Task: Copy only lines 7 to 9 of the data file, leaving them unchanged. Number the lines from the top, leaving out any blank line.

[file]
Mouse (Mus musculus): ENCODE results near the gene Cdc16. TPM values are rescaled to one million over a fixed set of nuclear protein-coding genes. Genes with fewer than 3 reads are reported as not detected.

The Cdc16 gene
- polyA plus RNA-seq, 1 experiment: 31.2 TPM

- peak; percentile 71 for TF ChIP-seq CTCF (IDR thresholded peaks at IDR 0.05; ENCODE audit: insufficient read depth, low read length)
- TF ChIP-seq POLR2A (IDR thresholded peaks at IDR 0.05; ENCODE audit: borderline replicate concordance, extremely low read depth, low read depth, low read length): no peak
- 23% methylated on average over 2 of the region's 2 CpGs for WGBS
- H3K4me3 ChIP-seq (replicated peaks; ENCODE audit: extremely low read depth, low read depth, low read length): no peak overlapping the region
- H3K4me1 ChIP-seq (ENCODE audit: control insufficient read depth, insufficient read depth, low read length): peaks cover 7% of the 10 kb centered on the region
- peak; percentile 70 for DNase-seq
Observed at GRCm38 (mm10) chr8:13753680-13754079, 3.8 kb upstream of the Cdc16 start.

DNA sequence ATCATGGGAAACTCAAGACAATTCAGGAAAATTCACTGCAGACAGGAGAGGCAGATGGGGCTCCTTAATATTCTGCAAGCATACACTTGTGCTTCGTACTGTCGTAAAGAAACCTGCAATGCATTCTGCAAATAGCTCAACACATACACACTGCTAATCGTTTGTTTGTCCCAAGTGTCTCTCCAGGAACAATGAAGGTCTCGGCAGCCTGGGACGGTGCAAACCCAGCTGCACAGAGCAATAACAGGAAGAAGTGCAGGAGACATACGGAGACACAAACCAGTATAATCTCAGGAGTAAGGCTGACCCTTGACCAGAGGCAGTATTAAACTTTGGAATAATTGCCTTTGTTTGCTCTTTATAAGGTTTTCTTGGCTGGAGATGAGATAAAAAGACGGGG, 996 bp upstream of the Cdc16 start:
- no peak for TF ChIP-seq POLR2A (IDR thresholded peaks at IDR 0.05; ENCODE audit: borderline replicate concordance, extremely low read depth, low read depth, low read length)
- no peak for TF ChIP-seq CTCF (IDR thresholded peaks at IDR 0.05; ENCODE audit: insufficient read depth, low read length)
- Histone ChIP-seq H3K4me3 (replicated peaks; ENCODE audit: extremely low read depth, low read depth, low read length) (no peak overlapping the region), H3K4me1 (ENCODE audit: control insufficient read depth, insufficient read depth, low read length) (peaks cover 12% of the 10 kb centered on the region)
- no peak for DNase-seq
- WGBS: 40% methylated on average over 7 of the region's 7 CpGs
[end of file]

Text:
- H3K4me3 ChIP-seq (replicated peaks; ENCODE audit: extremely low read depth, low read depth, low read length): no peak overlapping the region
- H3K4me1 ChIP-seq (ENCODE audit: control insufficient read depth, insufficient read depth, low read length): peaks cover 7% of the 10 kb centered on the region
- peak; percentile 70 for DNase-seq